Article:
Let us then attend!

I was led to St. John’s homily (no. 41) on Matthew 12:25-26, in which the Lord was accused of casting out demons with the help of Beelzebub.  This came to mind this morning as I was reading the gospel in church in which a few chapters earlier (this morning’s reading was from 9:27:35) He was accused of the very same thing, “He casts out demons by the ruler of the demons” (v. 34). I’ve been pondering on these words today since my sermon was not on this topic.  But perhaps next year it will be, and so in this post are mainly notes I’m leaving for myself which, as usual, I’ll probably never use.

It’s a silly accusation as St. Chrysostom bluntly points out, “envy seeks not what to say, but only that it may say somewhat.”  And in the end when He sat down to rebuke them He doesn’t do it by using Scripture, which St. John points out they can easily misinterpret, but by beginning with, “Every kingdom divided against itself…”. That is, He uses events from ordinary life: kingdoms, wars, etc.  “For the wars from without are not so ruinous as the civil ones.”

And in His rebuke of these thoughts of the Pharisees He adds, “every sin and blasphemy will be forgiven men, but the blasphemy against the Spirit will not be forgiven men”. Why the Son of Man? Because “Him indeed they knew not, who He might be, but of the Spirit they received ample experience. For the prophets also by the Spirit said whatever they said; and indeed all in the Old Testament had a very high notion of Him.” And so, some are punished only here and not in the hereafter, but others will be punished both here and in the hereafter:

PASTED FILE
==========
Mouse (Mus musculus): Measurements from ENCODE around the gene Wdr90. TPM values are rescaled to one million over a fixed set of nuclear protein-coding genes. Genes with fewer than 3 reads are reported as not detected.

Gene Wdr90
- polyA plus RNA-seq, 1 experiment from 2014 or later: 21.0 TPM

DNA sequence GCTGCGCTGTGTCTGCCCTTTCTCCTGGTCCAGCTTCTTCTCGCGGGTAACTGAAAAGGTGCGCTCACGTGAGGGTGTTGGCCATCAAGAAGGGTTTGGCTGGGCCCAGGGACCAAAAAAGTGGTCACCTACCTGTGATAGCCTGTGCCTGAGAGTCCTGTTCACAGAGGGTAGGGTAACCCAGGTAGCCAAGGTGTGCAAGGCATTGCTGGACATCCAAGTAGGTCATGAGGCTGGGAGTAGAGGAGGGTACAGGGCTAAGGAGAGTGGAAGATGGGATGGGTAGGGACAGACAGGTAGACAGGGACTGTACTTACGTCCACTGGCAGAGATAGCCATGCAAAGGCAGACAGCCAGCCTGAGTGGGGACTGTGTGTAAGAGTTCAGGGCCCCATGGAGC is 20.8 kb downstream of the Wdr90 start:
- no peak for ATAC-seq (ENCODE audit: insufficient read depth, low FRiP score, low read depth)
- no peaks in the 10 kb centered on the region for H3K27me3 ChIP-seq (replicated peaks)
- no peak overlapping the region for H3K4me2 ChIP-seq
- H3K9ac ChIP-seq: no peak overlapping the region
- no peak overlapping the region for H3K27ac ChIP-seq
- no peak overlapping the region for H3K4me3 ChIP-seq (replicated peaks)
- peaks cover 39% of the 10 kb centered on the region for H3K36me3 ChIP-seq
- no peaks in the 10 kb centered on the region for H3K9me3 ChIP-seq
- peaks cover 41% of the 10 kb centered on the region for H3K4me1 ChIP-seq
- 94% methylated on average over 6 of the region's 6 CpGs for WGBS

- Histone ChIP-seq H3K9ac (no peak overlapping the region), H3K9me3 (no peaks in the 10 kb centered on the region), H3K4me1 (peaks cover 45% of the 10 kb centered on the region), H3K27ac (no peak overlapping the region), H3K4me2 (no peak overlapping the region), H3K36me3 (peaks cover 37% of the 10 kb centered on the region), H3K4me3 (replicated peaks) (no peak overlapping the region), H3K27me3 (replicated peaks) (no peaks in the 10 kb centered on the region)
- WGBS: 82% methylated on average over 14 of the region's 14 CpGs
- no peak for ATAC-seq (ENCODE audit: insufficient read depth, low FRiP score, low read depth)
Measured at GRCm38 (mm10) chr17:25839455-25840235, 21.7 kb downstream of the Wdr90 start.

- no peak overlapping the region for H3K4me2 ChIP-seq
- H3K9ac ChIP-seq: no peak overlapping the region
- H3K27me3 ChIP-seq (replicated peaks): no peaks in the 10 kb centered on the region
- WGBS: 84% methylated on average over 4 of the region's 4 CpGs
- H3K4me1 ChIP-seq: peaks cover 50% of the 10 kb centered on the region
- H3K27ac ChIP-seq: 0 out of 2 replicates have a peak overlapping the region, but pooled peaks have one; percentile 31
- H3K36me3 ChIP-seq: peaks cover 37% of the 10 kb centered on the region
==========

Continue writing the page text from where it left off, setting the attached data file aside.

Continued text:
“For so of men, some are punished both here, and there, some here only, some there only, others neither here nor there. Here and there, as these very men  (for both here did they pay a penalty, when they suffered those incurable ills at the taking of their city, and there shall they undergo a very grievous one), as the inhabitants of Sodom; as many others. There only, as the rich man who endured the flames, and had not at his command so much as a drop of water. Here, as he that had committed fornication among the Corinthians. Neither here nor there, as the apostles, as the prophets, as the blessed Job; for their sufferings were not surely in the way of punishment, but as contests and wrestlings.”

Advice for those that don’t want to be punished neither here nor there: Pass judgment on yourself. “Listen to Paul” says the golden-mouth, “when he says, ‘If we would judge ourselves, we should not be judged.'” Count not only the big things: fornication, adultery, etc. “But lay together your secret crafts and your false accusations, and your evil speakings and your vainglory, and your envy, and all such things.”

“Account not then these things to be little, but put all together, and write them as in a book. For if you write them down, God  blots them out; even as on the other hand, if you omit writing them, God both inscribes them, and exacts their penalty. It were then far better for them to be written by us, and blotted out above, than on the contrary, when we have forgotten them, for God to bring them before our eyes in that day.”

He concludes:

“How then can one be saved? It may be asked. By application of the countervailing remedies: alms, prayers, compunction, repentance, humility, a contrite heart, contempt of possessions. For God has marked out for us innumerable ways of salvation, if we be willing to attend. Let us then attend, and let us every way cleanse out our wounds, showing mercy, remitting our anger against them that have displeased us, giving thanks for all things to God, fasting according to our power, praying  sincerely, “making unto ourselves friends of the mammon of unrighteousness.”  For so shall we be able to obtain pardon for our offenses, and to win the promised good  things; whereof may we all be counted worthy, by the grace and love toward man of our Lord Jesus Christ, to whom be glory and might forever and ever. Amen.”

Read St. John’s Homily 41 here

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